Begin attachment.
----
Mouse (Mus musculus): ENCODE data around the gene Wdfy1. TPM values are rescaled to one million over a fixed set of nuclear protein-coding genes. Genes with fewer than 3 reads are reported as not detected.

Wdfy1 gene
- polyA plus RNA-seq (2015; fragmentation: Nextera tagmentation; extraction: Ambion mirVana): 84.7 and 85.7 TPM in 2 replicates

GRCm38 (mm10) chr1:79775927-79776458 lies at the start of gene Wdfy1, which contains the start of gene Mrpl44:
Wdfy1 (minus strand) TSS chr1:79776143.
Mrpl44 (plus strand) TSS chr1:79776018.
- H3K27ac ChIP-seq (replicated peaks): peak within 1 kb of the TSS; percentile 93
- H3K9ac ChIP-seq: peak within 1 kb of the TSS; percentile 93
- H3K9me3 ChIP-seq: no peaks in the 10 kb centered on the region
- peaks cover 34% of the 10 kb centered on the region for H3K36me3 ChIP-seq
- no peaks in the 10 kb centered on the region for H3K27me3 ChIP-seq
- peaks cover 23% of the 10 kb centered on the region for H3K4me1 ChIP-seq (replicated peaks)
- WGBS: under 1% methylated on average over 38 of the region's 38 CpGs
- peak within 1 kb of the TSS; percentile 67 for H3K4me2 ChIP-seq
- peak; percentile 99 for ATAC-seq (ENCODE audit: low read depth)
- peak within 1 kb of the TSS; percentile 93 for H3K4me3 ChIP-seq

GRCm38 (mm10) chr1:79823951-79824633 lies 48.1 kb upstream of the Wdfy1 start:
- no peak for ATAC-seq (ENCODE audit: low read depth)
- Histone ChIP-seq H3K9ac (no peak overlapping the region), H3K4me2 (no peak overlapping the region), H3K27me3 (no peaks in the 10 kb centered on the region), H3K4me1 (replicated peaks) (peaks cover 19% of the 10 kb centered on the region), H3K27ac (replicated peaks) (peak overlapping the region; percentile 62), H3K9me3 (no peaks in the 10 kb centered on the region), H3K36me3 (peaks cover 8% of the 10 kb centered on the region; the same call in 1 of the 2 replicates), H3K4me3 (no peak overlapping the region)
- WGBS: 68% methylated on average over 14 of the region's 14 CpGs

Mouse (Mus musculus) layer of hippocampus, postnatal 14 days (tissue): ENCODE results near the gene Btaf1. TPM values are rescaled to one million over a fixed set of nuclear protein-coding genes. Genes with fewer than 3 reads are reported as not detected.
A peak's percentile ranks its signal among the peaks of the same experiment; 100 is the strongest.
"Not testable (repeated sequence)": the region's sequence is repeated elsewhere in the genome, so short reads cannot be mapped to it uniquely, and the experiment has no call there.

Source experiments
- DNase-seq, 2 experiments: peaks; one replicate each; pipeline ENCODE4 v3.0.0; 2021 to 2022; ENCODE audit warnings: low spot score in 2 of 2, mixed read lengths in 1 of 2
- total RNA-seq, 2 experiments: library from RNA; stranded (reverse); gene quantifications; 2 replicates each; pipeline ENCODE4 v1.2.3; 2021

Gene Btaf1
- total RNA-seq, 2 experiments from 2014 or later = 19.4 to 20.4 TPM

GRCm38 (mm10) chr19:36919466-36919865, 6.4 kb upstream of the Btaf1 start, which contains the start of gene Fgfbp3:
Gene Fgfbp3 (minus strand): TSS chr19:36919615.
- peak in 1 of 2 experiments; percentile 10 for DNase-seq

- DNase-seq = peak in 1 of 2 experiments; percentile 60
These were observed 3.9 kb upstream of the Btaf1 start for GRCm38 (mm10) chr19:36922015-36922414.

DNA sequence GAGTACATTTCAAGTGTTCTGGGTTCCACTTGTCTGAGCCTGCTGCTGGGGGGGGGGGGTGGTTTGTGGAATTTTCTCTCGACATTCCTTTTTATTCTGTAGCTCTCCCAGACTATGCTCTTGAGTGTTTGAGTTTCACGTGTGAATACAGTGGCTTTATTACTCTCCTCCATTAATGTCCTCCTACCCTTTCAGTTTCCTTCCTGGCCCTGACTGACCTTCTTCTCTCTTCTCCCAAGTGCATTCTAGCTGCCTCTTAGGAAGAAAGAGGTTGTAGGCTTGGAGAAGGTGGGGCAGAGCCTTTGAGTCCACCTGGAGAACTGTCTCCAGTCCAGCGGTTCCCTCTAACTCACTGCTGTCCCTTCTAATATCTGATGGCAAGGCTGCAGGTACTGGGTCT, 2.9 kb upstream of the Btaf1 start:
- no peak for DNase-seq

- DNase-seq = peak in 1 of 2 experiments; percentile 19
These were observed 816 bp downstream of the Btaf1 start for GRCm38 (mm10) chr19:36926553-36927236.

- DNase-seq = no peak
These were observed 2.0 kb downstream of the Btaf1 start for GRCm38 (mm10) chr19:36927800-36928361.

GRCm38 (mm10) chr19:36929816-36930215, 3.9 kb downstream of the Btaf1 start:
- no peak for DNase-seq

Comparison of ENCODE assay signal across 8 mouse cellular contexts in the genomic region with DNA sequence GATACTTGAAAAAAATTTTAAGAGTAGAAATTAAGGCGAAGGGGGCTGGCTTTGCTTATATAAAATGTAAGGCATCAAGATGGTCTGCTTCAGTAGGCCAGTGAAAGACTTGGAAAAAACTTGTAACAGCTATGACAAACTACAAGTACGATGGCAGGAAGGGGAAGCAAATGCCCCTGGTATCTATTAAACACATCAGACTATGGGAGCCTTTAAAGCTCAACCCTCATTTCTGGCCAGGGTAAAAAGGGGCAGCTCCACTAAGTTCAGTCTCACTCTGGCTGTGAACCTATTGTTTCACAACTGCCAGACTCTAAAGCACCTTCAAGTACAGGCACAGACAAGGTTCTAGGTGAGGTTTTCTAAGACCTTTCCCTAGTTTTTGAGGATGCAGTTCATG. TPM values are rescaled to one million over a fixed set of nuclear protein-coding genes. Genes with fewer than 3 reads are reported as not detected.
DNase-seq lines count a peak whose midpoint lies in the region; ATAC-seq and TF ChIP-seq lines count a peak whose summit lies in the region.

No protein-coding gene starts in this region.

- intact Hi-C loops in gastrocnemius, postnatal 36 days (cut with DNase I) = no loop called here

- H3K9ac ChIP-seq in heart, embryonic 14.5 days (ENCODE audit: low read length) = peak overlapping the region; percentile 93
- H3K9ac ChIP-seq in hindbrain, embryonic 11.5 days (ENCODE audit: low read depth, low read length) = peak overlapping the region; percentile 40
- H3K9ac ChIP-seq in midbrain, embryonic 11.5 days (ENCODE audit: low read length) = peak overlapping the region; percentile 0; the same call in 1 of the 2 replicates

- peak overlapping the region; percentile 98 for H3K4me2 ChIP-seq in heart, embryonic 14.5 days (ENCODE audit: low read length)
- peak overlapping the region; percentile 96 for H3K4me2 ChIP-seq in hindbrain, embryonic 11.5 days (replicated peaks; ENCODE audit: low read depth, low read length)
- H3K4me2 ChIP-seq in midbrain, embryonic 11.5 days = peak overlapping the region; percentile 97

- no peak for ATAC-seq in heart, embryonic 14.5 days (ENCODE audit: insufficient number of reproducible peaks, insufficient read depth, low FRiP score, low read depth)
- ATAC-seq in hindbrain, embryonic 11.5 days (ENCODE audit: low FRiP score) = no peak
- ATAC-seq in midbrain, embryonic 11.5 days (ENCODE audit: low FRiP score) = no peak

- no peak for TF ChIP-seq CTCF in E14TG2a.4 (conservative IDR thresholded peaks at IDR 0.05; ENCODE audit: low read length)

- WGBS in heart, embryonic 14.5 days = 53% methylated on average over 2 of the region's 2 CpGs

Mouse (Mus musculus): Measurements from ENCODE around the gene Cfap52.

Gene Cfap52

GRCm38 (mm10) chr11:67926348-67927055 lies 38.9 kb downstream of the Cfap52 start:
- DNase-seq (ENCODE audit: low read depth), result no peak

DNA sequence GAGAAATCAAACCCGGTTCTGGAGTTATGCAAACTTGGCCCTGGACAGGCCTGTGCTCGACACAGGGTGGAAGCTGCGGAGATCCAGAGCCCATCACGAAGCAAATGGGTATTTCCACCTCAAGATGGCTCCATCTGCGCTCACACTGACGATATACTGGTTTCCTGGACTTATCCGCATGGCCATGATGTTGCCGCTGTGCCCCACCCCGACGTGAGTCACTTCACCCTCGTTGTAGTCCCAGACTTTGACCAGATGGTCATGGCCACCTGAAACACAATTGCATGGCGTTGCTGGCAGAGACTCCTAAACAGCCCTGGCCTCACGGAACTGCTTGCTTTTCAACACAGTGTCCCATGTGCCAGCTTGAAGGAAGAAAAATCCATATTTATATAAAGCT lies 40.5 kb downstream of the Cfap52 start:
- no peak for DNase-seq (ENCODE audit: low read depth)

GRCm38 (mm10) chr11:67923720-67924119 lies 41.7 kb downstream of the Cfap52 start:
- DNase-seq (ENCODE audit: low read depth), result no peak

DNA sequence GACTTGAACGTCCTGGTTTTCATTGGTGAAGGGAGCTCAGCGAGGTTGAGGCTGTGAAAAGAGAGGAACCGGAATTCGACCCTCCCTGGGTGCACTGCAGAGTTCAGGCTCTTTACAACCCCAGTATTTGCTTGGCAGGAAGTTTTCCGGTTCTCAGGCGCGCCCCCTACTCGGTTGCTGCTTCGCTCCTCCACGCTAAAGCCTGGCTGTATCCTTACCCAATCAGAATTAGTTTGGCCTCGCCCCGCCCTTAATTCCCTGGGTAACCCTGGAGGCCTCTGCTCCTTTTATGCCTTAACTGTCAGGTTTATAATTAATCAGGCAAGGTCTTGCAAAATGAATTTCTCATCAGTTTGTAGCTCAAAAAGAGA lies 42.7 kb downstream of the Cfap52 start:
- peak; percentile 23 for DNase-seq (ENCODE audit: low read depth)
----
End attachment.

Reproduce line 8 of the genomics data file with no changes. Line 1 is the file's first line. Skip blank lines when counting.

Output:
- H3K9ac ChIP-seq: peak within 1 kb of the TSS; percentile 93